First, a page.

“Israelis consider Jerusalem their historic and eternal capital dating back to Biblical times. Let’s see exactly what President Trump says in his statement on a possible change in U.S. policy toward Israel, but generally speaking, I think that a statement endorsing Jerusalem as Israel’s capital will be well received in Israel,” said Elie Rekhess, Crown visiting professor in Israel Studies and visiting professor in History at Northwestern University.
“The State of Israel declared Jerusalem as its capital after the establishment of the state. The fact that a world power like the United States officially endorses it will be very well received there. However, it is a disputed issue, and Israel is a very diverse society. Undoubtedly the Israeli secular and religious right will be celebrating, because there couldn’t be a stronger political statement to establish Israel’s sovereignty over Jerusalem — both parts, the one that has been held by Israel since 1948 and the one that has been annexed by Israel on June 30, 1967.
“Others in Israel have mixed feelings regarding what is referred to as East Jerusalem,” he added. “They still believe in a two-state Jerusalem in which East Jerusalem might serve as a possible capital of a future Palestinian state and wish to leave this option open for peace negotiates to decide. So, even among Israel citizens there is a wide difference of opinion.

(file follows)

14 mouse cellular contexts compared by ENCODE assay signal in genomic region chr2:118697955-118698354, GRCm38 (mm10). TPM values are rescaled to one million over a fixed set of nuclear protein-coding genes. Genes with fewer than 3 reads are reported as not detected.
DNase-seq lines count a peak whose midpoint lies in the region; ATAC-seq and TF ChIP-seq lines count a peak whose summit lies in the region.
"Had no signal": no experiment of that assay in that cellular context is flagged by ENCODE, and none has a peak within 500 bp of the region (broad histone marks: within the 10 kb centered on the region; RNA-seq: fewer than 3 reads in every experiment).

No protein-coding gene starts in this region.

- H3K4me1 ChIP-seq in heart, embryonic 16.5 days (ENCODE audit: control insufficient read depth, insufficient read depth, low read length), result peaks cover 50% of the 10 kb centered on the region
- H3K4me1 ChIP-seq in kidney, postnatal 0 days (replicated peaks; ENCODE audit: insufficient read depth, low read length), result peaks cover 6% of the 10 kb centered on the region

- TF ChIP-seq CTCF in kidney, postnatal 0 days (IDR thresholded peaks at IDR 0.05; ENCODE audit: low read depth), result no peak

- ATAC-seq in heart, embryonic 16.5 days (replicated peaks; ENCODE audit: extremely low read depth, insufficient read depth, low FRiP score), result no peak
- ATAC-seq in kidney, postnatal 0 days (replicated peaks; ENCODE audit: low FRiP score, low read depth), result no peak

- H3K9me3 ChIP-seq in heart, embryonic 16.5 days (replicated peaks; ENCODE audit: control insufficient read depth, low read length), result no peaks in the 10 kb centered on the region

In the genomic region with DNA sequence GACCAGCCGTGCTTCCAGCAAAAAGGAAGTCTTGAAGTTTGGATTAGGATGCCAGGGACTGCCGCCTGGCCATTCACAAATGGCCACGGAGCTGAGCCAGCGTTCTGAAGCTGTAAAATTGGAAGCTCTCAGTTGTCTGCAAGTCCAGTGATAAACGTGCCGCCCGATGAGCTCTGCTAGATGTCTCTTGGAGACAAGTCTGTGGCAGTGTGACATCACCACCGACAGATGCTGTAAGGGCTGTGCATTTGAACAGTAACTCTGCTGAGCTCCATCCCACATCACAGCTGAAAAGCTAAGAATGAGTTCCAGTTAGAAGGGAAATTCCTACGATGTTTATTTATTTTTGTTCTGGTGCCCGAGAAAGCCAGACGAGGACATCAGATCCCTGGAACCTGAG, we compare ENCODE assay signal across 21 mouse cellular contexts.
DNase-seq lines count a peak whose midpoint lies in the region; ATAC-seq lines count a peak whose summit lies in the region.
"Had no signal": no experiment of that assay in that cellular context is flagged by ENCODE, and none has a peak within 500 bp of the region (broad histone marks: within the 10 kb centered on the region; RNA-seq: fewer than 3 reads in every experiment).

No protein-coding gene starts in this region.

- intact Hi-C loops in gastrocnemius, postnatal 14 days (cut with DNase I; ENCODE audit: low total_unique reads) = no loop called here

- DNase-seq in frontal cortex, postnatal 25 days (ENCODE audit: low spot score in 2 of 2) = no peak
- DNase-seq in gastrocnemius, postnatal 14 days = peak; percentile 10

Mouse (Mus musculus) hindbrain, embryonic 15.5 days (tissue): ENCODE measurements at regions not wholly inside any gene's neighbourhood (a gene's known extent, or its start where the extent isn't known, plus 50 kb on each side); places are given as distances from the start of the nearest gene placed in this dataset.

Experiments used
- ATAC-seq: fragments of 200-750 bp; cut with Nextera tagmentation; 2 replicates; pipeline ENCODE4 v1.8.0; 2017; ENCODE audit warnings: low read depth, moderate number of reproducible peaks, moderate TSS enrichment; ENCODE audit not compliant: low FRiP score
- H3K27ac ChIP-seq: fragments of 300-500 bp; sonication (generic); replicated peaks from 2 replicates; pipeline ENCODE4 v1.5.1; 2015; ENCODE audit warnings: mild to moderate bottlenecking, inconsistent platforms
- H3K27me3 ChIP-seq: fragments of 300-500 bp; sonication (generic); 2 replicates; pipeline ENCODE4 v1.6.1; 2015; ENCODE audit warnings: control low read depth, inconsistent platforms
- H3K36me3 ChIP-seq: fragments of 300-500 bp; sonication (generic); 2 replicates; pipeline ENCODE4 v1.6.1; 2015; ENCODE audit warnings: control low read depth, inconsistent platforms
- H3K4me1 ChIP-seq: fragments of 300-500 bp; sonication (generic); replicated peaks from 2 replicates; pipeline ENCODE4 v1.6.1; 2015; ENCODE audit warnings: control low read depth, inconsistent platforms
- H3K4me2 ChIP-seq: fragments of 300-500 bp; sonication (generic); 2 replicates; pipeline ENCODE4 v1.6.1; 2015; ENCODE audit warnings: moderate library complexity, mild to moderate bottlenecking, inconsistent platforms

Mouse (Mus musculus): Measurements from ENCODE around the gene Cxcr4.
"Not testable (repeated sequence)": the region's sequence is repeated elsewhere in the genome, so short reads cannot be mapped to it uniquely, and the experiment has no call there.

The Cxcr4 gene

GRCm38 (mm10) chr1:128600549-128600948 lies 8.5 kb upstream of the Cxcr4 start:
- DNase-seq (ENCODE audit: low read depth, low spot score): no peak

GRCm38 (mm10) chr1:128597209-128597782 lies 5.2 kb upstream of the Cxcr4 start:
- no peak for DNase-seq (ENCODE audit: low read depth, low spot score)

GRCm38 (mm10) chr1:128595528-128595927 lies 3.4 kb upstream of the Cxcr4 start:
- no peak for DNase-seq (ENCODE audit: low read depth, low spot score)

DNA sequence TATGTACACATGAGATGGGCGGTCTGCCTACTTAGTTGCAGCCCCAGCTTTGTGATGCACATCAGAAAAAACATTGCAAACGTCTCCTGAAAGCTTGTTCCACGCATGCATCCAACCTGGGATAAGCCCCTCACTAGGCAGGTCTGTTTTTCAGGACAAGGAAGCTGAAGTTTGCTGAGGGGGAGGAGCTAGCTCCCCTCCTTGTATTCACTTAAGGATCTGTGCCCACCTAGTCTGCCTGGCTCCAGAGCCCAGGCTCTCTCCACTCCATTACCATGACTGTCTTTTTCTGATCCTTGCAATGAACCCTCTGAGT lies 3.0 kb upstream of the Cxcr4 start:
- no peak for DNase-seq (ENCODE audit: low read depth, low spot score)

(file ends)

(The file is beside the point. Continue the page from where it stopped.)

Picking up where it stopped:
“In addition, there is apprehension in Israel about the response from Palestinians and the Arab world to the president’s intentions to declare Jerusalem as the capital of Israel and to move the U.S. Embassy to Jerusalem. People there are concerned this could lead to the eruption of violence and perhaps a third intifada, or uprising. People are concerned about this and the army is on alert. Some quarters in Israel are questioning the timing of such a potentially controversial decision.”